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Thread: Drug Testing, a Barrier to Employment....?

  1. #11
    It never ceases to amaze me how quickly Americans are willing to forfeit their constitutional rights to a despotic government bureaucracy because of fear tactics. Now we have the NSA collecting information on every citizen through the use of fear tactics. It is hypocritical that lawyers and politicians who construct such Soviet-style tactics conveniently exempt themselves from the same scrutiny. It can be argued that such lawyers and politicians under the influence of drugs and EtOH have the potential to inflict far greater damage on a far greater scale than those they seek to control. Healthcare workers should not be subject to mandatory random drug testing without probable cause. In addition to being a violation of the fourth amendment, such random testing has an extremely low yield. Should a highly skilled surgeon with an excellent surgical record who has never treated patients while under the influence lose his/her license if he/she tests positive because he/she happened to smoke a joint during vacation? Maybe we should test all Americans all the time from cradle to grave. There are far more impaired drivers on the road who kill far more people. Maybe we can hire an army of government enforcers to randomly stop 1 out of every 100 drivers and demand a roadside urine test. Thomas Jefferson is turning over in his grave.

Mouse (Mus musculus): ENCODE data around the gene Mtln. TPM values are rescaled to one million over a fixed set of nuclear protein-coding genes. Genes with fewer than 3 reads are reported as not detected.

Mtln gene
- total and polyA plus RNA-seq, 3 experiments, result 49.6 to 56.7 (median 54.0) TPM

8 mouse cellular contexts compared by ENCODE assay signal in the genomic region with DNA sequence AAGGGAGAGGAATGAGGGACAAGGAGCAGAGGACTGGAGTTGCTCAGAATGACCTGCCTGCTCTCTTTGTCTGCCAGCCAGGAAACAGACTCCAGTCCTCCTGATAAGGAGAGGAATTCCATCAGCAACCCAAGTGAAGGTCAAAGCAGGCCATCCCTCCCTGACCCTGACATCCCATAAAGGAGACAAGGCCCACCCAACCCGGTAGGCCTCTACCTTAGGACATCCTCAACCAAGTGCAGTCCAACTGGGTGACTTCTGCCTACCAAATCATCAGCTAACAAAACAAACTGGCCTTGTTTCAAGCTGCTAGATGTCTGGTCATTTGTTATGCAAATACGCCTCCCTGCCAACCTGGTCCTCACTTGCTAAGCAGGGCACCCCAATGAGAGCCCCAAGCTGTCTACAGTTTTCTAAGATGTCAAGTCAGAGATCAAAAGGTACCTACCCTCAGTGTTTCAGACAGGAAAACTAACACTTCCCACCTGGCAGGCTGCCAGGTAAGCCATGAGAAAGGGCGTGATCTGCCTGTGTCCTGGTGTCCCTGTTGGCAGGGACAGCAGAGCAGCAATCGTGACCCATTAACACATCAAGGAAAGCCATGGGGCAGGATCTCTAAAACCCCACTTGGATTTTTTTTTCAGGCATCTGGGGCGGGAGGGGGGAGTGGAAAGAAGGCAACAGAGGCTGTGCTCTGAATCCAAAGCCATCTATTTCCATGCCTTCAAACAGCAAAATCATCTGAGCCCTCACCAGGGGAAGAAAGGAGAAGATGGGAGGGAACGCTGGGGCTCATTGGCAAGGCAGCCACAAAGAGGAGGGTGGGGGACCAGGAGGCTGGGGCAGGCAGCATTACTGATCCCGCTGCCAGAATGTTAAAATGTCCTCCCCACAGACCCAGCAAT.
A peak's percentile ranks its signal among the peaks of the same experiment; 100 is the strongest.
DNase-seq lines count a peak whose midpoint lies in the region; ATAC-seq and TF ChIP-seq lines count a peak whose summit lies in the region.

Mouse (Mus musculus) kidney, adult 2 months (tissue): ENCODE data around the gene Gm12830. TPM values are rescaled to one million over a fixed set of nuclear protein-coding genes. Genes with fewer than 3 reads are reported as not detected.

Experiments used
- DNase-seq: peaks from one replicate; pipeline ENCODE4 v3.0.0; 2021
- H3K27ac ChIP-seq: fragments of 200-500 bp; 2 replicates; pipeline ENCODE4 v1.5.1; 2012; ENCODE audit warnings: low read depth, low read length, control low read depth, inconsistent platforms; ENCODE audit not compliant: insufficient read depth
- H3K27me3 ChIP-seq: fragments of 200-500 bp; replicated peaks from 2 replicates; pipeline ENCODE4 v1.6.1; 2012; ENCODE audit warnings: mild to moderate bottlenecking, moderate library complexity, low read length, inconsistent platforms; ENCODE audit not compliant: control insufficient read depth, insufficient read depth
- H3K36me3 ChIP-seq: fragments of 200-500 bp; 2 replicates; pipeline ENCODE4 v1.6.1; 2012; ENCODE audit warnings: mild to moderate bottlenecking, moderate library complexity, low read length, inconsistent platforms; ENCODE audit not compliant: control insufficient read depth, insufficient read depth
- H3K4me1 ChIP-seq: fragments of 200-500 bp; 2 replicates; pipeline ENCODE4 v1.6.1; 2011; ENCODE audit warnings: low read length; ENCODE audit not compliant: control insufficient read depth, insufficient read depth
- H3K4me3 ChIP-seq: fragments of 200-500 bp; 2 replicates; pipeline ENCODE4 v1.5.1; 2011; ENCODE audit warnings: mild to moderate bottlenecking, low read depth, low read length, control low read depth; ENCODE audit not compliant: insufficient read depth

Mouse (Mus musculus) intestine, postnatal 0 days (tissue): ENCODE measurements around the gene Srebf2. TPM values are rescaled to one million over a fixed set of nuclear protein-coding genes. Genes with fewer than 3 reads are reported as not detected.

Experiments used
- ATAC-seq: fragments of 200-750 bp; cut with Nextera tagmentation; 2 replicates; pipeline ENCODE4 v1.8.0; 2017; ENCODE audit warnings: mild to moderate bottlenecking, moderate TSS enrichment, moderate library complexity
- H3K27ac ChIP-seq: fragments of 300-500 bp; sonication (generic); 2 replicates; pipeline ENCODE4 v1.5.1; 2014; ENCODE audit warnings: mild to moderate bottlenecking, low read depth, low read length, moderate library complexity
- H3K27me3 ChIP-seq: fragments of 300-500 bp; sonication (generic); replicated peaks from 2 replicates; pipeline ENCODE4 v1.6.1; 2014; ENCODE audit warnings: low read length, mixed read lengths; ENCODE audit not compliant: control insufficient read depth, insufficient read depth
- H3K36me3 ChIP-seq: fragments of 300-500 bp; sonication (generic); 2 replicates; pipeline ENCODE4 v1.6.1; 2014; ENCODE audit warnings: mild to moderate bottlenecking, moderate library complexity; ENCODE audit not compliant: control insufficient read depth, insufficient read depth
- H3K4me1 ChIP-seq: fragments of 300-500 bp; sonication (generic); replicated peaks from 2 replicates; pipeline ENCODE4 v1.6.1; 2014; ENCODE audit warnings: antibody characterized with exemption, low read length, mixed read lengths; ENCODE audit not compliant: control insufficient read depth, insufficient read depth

2. #12
    My doctor for 7 years (he was my doctor before my accident) got busted for taking the oxycodone from a nursing home patient and replacing it with tylenol. He got caught on camera doing it and everything (because he had been doing it for a while). I was trying to support my small town drug store but my pharmacist is either a moron or high as a kite, making numerous mistakes with my prescriptions so I now use walgreens (who probably do drug test their pharmacists) . So yeah, if you have access to drugs on a regular basis and you being impaired could harm people you should be tested. I write software for a living, none of which if it has a bug is life threatening so I shouldn't. It is not a violation of the fourth amendment, it is not illegal for a doctor to refuse a drug test he can choose not to and lose his job. He wants to smoke dope he can choose a different profession.